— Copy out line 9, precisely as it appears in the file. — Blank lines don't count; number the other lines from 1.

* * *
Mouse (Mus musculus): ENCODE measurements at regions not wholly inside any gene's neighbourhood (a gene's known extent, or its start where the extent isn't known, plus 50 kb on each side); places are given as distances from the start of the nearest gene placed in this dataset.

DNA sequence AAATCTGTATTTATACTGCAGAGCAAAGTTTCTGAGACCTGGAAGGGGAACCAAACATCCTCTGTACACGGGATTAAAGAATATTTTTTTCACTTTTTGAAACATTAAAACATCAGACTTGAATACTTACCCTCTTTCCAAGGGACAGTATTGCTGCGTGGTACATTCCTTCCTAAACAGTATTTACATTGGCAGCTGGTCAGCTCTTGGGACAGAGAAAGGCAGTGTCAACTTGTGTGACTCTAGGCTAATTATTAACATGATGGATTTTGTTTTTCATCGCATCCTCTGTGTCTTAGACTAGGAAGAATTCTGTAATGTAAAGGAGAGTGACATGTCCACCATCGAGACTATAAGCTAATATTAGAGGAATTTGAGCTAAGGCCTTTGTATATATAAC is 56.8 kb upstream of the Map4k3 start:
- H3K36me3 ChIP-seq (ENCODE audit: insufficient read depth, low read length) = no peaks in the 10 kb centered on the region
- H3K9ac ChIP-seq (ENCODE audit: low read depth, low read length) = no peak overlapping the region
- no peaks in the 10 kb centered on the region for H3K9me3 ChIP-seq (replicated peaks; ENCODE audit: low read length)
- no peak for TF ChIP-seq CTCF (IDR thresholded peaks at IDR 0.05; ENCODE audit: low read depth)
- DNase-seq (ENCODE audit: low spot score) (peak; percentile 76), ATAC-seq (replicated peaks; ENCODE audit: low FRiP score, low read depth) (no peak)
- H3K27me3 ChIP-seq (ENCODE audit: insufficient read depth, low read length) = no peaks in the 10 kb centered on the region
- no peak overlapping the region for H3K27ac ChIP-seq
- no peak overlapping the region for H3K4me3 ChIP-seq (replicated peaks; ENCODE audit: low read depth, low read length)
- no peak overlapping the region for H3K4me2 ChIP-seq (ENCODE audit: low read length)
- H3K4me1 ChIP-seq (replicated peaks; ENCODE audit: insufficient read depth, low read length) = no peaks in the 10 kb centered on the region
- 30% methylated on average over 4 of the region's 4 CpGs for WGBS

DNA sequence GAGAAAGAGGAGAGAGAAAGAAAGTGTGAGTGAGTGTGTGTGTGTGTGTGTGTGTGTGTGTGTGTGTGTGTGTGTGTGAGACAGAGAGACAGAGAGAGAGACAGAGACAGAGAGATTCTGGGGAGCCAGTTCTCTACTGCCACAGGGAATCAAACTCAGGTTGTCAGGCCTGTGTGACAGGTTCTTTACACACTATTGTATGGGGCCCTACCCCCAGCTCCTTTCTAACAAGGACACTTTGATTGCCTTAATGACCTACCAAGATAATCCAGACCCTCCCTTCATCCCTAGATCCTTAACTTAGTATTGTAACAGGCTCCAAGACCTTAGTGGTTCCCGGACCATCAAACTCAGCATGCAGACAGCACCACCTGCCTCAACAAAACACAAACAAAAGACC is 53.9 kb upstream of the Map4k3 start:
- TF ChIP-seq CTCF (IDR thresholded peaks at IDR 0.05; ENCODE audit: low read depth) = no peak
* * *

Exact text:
- no peak overlapping the region for H3K27ac ChIP-seq